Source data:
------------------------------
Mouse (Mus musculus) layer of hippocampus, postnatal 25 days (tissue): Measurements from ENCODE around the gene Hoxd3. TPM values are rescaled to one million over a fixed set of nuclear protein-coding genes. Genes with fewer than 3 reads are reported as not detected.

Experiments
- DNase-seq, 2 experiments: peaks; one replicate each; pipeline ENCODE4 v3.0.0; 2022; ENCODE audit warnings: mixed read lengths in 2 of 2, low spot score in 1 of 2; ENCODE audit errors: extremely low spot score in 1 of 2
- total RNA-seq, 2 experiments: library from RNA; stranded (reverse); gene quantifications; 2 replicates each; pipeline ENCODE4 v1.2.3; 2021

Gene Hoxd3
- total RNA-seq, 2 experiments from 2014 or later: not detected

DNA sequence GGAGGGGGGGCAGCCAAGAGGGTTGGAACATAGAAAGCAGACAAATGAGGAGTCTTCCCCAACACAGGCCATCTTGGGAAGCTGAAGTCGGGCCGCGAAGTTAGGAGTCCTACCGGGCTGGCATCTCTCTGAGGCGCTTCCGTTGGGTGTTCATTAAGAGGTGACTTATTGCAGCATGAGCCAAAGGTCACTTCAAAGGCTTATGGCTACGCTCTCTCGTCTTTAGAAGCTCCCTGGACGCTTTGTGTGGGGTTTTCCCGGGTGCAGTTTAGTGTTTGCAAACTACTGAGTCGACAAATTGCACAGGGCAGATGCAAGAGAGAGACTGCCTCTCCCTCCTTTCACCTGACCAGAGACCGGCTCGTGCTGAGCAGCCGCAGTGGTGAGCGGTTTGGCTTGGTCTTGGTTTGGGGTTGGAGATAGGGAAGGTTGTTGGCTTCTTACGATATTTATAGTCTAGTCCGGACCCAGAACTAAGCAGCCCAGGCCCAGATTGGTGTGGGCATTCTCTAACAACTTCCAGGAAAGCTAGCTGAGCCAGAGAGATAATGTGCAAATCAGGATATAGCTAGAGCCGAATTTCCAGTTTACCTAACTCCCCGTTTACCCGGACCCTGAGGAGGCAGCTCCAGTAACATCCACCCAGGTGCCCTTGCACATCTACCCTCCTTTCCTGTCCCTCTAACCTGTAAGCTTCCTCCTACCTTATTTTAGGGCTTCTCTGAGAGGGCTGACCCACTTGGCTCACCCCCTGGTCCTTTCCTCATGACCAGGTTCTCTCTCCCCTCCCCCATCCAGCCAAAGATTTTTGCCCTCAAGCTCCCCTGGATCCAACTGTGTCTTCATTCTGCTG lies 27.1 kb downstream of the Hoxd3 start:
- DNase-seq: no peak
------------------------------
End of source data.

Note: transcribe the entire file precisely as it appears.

Mouse (Mus musculus) layer of hippocampus, postnatal 25 days (tissue): Measurements from ENCODE around the gene Hoxd3. TPM values are rescaled to one million over a fixed set of nuclear protein-coding genes. Genes with fewer than 3 reads are reported as not detected.

Experiments
- DNase-seq, 2 experiments: peaks; one replicate each; pipeline ENCODE4 v3.0.0; 2022; ENCODE audit warnings: mixed read lengths in 2 of 2, low spot score in 1 of 2; ENCODE audit errors: extremely low spot score in 1 of 2
- total RNA-seq, 2 experiments: library from RNA; stranded (reverse); gene quantifications; 2 replicates each; pipeline ENCODE4 v1.2.3; 2021

Gene Hoxd3
- total RNA-seq, 2 experiments from 2014 or later: not detected

DNA sequence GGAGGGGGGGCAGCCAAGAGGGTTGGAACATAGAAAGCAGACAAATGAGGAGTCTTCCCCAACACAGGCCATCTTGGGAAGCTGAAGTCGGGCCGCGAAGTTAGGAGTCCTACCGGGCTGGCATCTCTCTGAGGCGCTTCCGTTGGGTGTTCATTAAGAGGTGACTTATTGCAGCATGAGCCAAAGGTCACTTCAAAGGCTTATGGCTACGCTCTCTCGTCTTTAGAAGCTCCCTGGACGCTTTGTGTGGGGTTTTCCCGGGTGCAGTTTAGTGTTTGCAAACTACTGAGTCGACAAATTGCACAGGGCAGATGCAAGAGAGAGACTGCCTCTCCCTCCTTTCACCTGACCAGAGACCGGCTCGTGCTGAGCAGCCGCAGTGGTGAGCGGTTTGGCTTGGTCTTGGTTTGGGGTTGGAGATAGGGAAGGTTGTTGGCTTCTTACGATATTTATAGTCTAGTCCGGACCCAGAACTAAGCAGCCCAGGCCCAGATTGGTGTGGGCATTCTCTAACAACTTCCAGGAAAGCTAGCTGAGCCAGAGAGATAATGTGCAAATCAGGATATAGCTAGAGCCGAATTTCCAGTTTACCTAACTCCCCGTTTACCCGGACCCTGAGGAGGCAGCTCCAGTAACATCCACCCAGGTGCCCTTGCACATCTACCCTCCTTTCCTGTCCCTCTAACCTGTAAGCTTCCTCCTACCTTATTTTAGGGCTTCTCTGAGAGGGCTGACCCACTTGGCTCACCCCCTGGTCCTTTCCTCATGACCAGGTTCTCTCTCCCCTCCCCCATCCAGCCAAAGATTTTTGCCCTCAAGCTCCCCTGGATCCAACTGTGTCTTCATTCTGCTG lies 27.1 kb downstream of the Hoxd3 start:
- DNase-seq: no peak